It's not simply a professional skill to multitask. It requires something known as cognitive flexibility, or the capacity to seamlessly switch between different brain processes, and it is essential to functioning as a person. Researchers from UNC undertook a study to map the neural correlates of cognitive flexibility and identify variations in the brain activity of kids with attention deficit hyperactivity disorder (ADHD) and without it.
Their findings were published in the journal Molecular Psychiatry, which could help doctors diagnose children with ADHD and monitor the severity of the condition and treatment effectiveness.
Some people are more cognitively flexible than others. It's just the luck of the genetic draw in some ways, though we can improve our cognitive flexibility once we realize we're being inflexible. Think of it like this: we're cognitively flexible when we can start dinner, let the onions simmer, text a friend, return to making dinner without scorching the onions, and then finish dinner while also carrying on a conversation with your spouse. We're also cognitively flexible when we switch communication styles while talking to a friend and then a daughter and then a coworker, or when we solve problems creatively, say, when you realize you don't have onions to make the dinner you want, so you need a new plan.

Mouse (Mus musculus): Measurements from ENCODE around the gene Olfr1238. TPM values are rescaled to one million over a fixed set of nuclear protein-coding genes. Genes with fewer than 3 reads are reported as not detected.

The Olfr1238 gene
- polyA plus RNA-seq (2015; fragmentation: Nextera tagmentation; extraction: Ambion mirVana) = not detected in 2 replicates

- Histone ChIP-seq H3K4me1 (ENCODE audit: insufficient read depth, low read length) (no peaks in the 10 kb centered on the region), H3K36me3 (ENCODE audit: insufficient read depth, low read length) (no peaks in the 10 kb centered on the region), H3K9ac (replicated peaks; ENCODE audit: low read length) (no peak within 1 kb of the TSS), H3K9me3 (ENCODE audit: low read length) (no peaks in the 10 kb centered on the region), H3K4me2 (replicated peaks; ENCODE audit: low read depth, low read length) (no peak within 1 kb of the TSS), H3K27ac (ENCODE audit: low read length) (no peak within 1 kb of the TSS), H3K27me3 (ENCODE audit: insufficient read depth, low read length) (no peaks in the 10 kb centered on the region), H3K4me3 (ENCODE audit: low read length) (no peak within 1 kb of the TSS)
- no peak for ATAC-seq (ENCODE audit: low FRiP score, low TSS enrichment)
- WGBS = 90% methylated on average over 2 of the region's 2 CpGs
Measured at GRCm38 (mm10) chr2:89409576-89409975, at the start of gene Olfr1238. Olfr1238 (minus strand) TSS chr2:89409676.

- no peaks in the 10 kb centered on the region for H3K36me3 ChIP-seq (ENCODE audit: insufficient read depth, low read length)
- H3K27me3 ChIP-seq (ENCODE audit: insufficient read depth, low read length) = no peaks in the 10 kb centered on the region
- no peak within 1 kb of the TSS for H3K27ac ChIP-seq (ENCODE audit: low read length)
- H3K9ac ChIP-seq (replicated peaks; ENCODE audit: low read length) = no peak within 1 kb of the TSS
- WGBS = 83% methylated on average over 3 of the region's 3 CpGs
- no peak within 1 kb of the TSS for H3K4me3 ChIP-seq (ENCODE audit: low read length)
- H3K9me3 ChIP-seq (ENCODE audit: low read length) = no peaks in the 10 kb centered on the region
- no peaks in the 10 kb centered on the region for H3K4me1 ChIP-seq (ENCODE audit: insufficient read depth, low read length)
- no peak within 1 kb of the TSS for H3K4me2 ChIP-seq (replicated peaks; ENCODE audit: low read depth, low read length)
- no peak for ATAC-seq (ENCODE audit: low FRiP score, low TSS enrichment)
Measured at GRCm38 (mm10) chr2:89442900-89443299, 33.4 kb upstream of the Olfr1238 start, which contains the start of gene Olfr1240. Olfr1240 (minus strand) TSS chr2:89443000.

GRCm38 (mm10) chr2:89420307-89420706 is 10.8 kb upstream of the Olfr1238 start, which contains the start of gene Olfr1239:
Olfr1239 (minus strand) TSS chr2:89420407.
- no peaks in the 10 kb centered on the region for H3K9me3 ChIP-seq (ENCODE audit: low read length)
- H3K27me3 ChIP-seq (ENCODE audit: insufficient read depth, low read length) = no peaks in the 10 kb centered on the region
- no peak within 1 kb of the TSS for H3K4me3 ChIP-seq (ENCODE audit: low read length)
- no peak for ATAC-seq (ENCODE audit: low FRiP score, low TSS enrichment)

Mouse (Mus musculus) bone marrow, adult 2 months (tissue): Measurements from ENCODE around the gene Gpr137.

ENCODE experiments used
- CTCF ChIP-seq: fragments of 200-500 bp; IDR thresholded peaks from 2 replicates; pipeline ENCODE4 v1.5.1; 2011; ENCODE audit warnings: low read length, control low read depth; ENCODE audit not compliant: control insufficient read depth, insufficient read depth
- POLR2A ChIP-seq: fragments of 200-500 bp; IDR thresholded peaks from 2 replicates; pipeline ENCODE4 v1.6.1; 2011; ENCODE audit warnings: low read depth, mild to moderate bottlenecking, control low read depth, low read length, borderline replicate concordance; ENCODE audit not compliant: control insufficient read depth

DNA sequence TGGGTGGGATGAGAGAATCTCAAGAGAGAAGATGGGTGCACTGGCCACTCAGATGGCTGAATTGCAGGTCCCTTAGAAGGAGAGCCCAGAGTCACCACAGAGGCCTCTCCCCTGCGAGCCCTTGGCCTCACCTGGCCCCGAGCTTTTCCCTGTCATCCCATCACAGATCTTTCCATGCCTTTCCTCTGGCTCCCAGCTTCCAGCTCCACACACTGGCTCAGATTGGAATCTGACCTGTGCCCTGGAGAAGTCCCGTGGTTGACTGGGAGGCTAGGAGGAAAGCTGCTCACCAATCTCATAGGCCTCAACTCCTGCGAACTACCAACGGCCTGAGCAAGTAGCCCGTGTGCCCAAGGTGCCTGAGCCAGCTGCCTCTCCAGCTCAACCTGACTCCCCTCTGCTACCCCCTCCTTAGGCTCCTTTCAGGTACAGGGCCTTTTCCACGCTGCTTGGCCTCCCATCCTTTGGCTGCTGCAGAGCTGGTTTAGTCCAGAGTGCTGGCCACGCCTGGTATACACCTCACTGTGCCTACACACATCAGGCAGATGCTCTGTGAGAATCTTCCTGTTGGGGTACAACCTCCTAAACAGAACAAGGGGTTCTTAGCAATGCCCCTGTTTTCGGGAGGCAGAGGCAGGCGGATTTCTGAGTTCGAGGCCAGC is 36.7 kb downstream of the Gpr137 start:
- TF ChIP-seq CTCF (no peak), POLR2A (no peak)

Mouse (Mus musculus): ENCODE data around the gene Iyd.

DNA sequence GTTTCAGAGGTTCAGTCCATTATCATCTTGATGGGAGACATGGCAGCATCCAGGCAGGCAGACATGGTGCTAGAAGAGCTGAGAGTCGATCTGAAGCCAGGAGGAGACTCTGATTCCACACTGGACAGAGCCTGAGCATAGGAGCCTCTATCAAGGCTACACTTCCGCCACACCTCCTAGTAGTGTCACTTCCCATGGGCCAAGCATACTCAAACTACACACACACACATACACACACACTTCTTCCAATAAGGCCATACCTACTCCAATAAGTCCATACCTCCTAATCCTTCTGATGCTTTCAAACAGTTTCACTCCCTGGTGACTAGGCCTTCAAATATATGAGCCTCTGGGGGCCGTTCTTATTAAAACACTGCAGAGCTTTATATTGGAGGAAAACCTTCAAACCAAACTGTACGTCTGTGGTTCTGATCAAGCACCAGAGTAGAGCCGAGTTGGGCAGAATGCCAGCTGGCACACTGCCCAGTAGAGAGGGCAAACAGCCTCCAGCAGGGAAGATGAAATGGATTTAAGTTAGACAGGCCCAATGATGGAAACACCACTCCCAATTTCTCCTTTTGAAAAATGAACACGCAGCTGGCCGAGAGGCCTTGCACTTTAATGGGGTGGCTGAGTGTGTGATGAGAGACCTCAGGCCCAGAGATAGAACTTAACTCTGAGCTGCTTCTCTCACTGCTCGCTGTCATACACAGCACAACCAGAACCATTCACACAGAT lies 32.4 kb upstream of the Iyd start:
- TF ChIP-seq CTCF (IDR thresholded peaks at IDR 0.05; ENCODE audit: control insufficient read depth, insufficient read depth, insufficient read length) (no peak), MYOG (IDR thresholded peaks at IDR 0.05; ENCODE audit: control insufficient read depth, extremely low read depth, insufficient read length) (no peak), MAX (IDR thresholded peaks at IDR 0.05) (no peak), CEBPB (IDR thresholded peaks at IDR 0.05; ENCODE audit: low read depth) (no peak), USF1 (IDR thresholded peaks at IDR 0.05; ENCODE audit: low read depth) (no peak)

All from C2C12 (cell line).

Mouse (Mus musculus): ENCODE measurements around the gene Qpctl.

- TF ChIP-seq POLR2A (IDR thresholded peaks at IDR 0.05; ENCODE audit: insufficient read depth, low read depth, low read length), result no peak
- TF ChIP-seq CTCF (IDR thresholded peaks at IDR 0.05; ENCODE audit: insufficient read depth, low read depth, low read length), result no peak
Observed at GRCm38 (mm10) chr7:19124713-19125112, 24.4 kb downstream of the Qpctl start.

It's part of our executive function, which includes accessing memories and exhibiting self control. Poor executive function is a hallmark of ADHD in children and adults.
When we're cognitively inflexible, we can't focus on some of the tasks, we pick up the phone and scroll social media without thinking, forgetting what we're doing while making dinner. In adults but especially in children, such cognitive inflexibility can wreak havoc with an individual's ability to learn and accomplish tasks.
UNC scientists led by senior author Weili Lin, PhD, director of the UNC Biomedical Research Imaging Center (BRIC), wanted to find out what's happening throughout the brain when executive function, particularly cognitive flexibility, is off line.
Lin and colleagues used functional magnetic resonance imaging (fMRI) to study the neural flexibility of 180 children diagnosed with ADHD and 180 typically developing children.
"We observed significantly decreased neural flexibility in the ADHD group at both the whole brain and sub-network levels," said Lin, the Dixie Boney Soo Distinguished Professor of Neurological Medicine in the UNC Department of Radiology, "particularly for the default mode network, attention-related networks, executive function-related networks, and primary networks of the brain involved in sensory, motor and visual processing."
The researchers also found that children with ADHD who received medication exhibited significantly increased neural flexibility compared to children with ADHD who were not taking medication. Children on medication displayed neural flexibility that was not statistically different from the group of traditionally developing children.
Lastly, the researchers found that they could use fMRI to discover neural flexibility differences across entire brain regions between children with ADHA and the traditionally developing children.
"And we were able to predict ADHD severity using clinical measures of symptom severity," Lin said. "We think our study demonstrate the potential clinical utility of neural flexibility to identify children with ADHD, as well as to monitor treatment responses and the severity of the condition in individual children."